Harold was born in Salford, the eldest son of Joseph and Harriett, 0n 6 July 1891. The 1901 Census shows that Joseph was more than twice the age of his wife, at 55 and 27 respectively. They had moved to the Stockport area fairly recently, with their two sons, Harold then 7 and Norman, 2 and were living at 22 Green Lane, Heaton Mersey. Joseph was the groundsman of the adjacent cricket club.
Harold' early education was at Wellington School, Heaton Moor. He later studied at Stockport Technical School and then worked as a clerk for Heaton Norris Urban District Council. He later worked for the Labour Exchange at Reddish, before transferring to their divisional office at Warrington. In his spare time, he had joined the Cheshire Yeomanry in November 1911 and was mobilised with them on 5 August 1914. His service number with the Yeomanry was 723 and he served, with the rank of Acting Corporal, with them in Egypt (although he is not mentioned in the unit's history, "The Last Regiment to Fight on Horses"). Harold's service papers show that he was 5 feet 9 inches tall with a 33.5 inch chest (which he could expand a further 2 inches. The examining doctor recorded his vision as "good".
In March 1917, the Cheshire and Shropshire Yeomanry units were amalgamated into the Kings Shropshire Light Infantry and became its 10th Battalion; the troops now fighting as ordinary infantry. Harold served with the KSLI's No. 2 Company for about four months, as a sergeant (service number 230590), and was then recommended for a commission. He returned home on leave in June 1917, before undertaking several months training at a cadet school for cavalry officers, in Kildare, Ireland.
Harold passed all his exams, scoring 95/100 in entrenching, 45/50 in topography, 95/100 in engineering, 96/100 in animal management, 79/100 in tactics. He was commissioned, with effect from 23 June 1918, as a 2nd Lieutenant in the 6th Dragoon Guards and was scheduled to report to his unit at Tidsworth in August. During 1918, there was a worldwide pandemic of a virulent strain of influenza. This, coupled with the fact that antibiotics had not yet been invented, meant that many millions of lives were lost across the globe as the flu worsened to pneumonia. Harold caught it and was dead within days. His funeral was held on the day he should have taken up his new duties.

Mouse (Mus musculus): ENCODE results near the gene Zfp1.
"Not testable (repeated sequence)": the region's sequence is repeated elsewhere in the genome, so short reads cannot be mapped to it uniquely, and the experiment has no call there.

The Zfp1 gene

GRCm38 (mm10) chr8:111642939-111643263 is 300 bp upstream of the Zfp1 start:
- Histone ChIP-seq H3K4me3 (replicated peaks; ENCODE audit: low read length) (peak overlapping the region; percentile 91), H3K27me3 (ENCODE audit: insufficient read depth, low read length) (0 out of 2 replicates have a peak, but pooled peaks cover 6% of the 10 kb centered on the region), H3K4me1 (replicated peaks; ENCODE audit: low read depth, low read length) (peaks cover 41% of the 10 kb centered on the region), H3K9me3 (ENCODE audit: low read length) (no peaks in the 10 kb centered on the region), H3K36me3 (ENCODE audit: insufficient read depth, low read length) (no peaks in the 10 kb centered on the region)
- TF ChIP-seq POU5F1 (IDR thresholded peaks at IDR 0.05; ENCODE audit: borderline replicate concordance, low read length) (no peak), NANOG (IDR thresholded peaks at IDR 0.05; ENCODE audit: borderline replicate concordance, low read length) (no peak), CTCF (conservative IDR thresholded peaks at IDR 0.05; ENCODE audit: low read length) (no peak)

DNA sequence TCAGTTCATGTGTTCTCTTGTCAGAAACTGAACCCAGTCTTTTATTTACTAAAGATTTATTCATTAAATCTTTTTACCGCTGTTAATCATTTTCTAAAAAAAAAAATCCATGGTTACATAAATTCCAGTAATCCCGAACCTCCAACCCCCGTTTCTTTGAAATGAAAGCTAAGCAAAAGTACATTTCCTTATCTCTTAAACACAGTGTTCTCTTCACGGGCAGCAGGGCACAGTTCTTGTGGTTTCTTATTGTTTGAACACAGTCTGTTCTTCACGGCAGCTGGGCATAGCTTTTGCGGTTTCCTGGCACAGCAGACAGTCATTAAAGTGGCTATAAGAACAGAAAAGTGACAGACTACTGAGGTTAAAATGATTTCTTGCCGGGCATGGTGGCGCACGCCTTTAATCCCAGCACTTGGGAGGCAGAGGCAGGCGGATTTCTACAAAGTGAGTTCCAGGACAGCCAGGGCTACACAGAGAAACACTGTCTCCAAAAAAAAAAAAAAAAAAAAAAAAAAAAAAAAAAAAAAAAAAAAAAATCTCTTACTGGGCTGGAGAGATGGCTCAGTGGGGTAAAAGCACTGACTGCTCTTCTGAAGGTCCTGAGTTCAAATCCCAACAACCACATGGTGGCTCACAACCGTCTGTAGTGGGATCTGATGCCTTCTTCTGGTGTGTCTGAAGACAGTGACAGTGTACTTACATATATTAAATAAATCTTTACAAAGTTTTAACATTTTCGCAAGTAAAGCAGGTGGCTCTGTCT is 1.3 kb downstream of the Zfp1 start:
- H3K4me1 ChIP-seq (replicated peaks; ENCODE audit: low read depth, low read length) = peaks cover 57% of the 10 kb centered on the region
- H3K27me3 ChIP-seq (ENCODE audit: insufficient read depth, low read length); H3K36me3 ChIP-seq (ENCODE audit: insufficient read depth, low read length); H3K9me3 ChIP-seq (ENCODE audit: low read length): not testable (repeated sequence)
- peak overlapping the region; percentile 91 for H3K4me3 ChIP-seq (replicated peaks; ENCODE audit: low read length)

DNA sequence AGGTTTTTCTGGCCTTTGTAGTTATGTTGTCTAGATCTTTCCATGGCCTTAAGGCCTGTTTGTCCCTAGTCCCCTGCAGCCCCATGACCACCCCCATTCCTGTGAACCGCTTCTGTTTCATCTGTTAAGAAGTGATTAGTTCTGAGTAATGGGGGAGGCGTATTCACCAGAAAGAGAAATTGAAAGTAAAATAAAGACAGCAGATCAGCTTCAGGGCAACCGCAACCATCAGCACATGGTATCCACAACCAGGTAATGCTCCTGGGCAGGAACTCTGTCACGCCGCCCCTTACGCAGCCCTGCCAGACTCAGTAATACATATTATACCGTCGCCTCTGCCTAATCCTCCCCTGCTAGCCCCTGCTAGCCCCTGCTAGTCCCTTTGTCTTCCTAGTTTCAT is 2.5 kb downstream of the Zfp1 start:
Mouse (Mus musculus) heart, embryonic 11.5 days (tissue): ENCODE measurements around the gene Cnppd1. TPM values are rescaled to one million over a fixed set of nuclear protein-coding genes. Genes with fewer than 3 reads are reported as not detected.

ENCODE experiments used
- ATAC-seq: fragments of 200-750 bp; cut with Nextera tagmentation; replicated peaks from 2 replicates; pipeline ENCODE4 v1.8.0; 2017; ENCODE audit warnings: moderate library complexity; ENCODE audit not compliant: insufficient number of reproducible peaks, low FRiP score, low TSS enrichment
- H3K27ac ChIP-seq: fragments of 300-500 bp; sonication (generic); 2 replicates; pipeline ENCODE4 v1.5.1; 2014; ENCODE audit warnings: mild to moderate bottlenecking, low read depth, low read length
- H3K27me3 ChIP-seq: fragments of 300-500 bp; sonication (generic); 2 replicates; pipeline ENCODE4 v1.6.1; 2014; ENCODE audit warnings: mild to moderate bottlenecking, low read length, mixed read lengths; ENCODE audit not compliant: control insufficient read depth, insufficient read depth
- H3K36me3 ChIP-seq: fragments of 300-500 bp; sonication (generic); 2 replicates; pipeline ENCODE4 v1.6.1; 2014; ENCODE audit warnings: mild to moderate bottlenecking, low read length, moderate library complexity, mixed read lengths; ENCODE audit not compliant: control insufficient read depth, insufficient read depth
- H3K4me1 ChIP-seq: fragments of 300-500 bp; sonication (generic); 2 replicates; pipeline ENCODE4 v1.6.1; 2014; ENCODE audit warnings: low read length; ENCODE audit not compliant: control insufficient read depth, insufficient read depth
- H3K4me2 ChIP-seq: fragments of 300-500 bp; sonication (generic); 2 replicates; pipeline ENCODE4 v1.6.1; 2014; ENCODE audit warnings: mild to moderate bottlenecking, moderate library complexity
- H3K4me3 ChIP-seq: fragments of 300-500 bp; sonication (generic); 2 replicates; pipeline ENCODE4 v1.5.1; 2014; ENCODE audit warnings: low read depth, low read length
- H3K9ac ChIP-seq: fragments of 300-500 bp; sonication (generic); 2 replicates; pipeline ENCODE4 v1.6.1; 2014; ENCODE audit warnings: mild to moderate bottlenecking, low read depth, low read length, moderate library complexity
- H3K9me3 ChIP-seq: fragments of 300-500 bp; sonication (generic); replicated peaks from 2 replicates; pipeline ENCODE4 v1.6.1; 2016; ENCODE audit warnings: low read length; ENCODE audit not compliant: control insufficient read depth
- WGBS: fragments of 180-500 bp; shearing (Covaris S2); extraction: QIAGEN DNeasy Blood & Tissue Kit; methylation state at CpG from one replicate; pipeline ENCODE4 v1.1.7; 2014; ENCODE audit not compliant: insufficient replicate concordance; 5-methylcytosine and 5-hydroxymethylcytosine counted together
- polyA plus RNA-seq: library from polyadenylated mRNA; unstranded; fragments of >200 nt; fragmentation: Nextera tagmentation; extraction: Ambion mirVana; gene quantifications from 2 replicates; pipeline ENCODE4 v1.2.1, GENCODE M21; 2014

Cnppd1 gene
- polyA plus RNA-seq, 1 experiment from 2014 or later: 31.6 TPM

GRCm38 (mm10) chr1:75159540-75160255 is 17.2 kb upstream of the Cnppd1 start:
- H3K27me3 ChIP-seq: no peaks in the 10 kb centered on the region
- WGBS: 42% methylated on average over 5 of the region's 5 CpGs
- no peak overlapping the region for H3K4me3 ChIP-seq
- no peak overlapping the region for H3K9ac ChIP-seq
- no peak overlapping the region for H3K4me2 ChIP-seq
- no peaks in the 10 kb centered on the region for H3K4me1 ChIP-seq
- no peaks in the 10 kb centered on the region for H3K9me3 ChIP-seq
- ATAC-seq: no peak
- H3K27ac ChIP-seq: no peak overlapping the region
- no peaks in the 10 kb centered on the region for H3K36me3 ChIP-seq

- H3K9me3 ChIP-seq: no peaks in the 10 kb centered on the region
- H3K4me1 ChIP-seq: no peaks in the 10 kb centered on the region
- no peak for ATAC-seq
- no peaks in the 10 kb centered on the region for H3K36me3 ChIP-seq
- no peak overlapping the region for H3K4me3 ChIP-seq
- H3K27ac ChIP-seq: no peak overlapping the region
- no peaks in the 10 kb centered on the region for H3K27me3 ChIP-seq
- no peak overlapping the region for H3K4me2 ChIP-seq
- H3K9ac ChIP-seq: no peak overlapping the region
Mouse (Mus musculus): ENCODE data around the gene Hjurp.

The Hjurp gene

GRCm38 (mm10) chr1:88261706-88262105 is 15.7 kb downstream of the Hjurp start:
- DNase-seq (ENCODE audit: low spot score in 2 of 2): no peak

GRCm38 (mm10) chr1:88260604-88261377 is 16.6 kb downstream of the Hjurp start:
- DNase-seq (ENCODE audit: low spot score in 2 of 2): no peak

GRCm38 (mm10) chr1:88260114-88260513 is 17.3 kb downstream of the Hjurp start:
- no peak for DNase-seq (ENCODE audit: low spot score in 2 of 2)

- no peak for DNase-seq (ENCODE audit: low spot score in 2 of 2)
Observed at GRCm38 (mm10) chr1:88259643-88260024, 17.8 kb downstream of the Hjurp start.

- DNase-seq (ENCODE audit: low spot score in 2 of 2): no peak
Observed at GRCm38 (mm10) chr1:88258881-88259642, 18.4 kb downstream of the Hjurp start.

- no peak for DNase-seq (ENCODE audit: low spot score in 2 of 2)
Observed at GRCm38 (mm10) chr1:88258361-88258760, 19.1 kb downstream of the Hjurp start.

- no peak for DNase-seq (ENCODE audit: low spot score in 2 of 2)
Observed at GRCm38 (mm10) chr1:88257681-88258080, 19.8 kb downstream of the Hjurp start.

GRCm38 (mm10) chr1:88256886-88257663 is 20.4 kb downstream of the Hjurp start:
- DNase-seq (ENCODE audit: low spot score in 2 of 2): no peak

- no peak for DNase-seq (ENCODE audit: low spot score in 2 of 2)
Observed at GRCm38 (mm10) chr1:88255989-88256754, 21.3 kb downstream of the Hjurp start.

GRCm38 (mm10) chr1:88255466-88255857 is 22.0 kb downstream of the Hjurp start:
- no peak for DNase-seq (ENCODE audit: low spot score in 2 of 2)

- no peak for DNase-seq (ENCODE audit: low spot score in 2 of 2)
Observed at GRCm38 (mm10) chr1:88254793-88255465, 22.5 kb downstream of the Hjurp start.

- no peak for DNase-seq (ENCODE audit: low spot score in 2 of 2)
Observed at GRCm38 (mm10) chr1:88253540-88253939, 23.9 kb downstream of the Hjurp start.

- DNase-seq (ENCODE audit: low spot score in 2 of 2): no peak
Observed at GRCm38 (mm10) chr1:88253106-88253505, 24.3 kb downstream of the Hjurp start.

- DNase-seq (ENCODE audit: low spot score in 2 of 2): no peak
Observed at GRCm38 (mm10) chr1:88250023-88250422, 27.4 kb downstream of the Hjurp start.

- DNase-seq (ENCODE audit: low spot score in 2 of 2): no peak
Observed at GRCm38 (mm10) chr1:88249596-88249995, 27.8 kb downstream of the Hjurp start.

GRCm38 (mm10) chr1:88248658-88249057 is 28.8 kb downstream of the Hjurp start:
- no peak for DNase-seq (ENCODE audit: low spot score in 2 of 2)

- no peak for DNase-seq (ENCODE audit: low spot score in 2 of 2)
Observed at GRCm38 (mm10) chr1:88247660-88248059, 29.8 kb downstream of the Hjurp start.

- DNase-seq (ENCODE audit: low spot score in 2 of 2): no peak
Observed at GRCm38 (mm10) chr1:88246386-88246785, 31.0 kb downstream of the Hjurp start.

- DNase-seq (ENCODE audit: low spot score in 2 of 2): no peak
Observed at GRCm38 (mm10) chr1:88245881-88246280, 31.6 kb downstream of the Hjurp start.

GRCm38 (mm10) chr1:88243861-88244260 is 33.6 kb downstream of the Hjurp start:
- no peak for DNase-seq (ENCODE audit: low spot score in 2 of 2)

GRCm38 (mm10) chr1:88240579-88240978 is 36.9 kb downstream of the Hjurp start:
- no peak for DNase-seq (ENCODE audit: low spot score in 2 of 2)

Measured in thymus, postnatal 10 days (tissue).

His funeral was held at St Paul's Church, Heaton Mersey and was attended by many people, including his parents, his brother Corporal L Shone (Manchester Regiment - presumably a younger brother born after the 1901 Census) and his fiancée, a Miss Wightman. After the service, his coffin was taken to the Cemetery on an open car. A firing party fired three volleys over the grave and a bugler sounded "The Last Post". His grave, although with a family headstone, is now maintained by the Commonwealth War Graves Commission. The inscription on the headstone reads "Sacred to the memory of 2/Lt Harold Lonsdale Shone, 6th Dragoon Guards (Late 1/1st Cheshire Yeomanry). Dearly loved son of Joseph & Harriette S Shone of Heaton Moor. Died July 10th 1918 aged 25 years. Crown after Cross ".
He is also commemorated on the Memorial to the Staff of the Ministry of Labour, now hanging in Caxton House, Tothill Street, London SW1 and on the Board of Trade Memorial.
In the early 1920s, when the War Graves Commission was collating its casualty information, Harold's mother, fairly recently widowed, had remarried and now had the surname Parrish. She was living at 17 Arundel Gardens, Goodmayes, Essex.